Has been around since the 18th century when a British man named Joseph Addison wrote a satirical piece about how to leave your job gracefully. In the centuries since, the resignation letter has become a standard part of the workplace lexicon.
While the reasons for resignation vary, the one constant is that when an employee leaves a company, they usually write a letter to their employer. This letter is usually formal and serves as a notice of their intention to leave.
While the specific content of a resignation letter will depend on the individual’s situation, there are some general tips that can be followed to ensure that the letter is professional and polite.
Here are some tips for writing a resignation letter:
Keep it short and to the point
There is no need to go into great detail about why you are leaving or what your next career move will be. Simply state that you are resigning and provide a brief explanation, if necessary.
This is not the time to air grievances or make demands. Keep the letter focused on your decision to leave and avoid any negative comments about the company, your boss, or your co-workers.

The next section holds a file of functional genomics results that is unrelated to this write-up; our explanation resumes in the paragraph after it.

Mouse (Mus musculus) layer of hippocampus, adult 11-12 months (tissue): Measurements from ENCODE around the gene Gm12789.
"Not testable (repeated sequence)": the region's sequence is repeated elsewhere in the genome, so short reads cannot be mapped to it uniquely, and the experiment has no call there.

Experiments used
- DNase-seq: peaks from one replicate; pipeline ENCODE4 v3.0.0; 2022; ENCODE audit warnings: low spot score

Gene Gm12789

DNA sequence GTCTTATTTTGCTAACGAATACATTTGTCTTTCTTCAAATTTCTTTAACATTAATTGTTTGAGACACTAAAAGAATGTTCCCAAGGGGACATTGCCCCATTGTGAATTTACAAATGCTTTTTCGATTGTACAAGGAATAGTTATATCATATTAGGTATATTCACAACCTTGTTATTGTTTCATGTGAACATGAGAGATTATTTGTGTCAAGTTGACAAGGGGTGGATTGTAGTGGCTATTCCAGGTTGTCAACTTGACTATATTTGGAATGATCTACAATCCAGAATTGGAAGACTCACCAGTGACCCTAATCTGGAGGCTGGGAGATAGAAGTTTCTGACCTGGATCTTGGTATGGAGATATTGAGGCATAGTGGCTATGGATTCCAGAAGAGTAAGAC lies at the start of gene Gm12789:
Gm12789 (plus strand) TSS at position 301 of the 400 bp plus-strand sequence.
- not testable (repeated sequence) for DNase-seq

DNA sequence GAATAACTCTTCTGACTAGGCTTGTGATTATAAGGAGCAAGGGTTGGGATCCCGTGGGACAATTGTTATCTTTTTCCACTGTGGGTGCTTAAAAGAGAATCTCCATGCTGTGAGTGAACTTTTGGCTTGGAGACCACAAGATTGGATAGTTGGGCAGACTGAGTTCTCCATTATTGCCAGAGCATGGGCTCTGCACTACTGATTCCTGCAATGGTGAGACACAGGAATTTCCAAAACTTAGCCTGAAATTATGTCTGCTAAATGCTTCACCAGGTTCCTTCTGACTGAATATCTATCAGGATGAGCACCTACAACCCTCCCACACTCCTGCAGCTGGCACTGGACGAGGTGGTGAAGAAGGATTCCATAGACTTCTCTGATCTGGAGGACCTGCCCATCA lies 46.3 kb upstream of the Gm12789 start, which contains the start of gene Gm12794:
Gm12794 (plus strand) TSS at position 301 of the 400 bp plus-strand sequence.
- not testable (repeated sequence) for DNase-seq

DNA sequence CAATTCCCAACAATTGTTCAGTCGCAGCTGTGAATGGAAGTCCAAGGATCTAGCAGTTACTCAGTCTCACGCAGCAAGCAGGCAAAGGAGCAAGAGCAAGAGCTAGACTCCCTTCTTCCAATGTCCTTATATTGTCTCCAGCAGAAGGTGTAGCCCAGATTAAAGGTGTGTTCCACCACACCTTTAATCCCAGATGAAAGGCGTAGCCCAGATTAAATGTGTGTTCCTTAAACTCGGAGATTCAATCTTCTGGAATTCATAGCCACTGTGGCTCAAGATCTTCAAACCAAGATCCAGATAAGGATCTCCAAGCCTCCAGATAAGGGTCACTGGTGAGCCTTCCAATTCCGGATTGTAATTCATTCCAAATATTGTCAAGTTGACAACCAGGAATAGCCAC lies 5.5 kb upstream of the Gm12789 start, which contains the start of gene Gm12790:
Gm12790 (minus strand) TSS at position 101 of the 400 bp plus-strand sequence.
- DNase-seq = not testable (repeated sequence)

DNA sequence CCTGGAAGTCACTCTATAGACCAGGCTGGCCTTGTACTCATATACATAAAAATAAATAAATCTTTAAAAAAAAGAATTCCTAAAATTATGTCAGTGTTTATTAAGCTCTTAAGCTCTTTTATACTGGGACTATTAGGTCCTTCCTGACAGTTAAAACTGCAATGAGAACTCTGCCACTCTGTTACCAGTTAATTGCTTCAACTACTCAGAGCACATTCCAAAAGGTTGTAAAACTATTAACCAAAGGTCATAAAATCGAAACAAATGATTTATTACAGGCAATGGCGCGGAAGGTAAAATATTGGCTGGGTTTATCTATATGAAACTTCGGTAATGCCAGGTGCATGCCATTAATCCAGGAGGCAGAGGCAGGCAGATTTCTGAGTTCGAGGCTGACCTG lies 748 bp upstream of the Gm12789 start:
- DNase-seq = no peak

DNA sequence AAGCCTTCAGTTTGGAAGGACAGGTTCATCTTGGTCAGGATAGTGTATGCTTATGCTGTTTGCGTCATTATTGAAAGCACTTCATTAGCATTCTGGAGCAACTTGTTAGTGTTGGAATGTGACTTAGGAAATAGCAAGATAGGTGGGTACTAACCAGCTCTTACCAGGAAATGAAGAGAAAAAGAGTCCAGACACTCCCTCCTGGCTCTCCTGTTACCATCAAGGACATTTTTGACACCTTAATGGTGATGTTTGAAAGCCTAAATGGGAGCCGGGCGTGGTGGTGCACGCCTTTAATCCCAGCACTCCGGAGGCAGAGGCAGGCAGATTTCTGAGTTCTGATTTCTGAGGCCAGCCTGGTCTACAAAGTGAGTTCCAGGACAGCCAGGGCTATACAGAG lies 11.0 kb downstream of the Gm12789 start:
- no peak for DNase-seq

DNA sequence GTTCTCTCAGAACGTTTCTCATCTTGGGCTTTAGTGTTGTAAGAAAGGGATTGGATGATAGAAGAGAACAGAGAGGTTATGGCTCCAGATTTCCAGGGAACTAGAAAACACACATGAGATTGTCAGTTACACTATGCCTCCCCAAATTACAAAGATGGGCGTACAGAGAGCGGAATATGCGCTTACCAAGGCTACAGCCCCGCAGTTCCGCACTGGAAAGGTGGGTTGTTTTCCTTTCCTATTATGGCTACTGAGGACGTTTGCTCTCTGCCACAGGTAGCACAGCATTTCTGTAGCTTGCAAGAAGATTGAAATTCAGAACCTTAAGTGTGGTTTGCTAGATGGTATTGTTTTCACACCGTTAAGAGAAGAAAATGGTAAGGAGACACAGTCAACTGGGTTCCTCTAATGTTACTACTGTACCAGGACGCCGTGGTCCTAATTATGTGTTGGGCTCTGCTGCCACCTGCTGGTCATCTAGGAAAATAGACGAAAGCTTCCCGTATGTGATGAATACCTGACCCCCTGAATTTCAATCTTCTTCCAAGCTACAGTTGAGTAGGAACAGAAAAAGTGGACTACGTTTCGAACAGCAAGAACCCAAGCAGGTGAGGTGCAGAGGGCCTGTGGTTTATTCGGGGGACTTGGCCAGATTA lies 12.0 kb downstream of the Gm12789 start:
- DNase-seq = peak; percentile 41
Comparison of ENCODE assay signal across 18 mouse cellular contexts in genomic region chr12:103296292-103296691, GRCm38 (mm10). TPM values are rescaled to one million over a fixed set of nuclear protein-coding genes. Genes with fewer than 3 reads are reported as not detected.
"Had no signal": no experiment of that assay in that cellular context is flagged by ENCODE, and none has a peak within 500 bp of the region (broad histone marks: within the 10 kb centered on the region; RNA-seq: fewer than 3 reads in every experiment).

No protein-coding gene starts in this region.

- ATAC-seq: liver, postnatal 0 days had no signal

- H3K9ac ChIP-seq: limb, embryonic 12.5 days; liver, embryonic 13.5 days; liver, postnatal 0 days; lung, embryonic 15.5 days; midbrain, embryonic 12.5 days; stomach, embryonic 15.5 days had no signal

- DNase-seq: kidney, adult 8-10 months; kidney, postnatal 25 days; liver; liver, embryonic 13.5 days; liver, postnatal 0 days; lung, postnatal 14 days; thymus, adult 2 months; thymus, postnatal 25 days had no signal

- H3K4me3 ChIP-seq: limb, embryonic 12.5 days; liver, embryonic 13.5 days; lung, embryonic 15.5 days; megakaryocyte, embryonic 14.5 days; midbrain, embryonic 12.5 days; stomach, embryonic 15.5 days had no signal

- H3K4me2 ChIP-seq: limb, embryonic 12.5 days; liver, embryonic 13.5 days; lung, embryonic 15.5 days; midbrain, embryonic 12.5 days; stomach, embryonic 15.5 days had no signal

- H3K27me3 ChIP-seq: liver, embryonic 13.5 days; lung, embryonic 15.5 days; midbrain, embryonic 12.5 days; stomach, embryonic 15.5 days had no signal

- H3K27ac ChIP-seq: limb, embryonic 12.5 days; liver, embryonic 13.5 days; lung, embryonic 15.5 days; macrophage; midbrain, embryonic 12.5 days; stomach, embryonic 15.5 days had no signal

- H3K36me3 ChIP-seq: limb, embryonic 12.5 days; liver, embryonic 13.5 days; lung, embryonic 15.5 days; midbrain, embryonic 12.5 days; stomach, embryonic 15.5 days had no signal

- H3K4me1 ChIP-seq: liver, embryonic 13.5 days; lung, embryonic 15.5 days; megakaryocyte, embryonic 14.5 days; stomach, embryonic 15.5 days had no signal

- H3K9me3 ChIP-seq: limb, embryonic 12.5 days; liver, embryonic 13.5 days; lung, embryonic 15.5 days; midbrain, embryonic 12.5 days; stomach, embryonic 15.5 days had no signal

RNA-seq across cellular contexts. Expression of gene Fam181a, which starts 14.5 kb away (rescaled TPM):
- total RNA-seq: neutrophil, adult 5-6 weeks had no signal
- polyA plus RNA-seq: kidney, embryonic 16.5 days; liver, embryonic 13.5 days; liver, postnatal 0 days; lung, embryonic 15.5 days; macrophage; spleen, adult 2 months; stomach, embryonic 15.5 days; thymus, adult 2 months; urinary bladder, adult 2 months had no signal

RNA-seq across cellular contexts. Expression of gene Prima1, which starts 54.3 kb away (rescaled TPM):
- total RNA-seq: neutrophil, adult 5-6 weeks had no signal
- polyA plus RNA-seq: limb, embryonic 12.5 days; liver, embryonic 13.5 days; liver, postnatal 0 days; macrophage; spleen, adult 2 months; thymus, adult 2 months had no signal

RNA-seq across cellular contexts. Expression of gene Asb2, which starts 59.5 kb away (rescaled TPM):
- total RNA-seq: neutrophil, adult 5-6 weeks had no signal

Even if you are leaving a company because you were unhappy, there is no need to burn bridges. Mention any positive experiences or lessons learned during your time with the company.
Most companies require employees to give two weeks’ notice before leaving their job. This allows the company time to find a replacement and to train the new hire.
End the letter on a positive note by thanking your employer for the opportunity to work for the company.
A resignation letter is a formal way to give notice to your employer that you are leaving your job. By following these tips, you can ensure that your letter is professional and polite.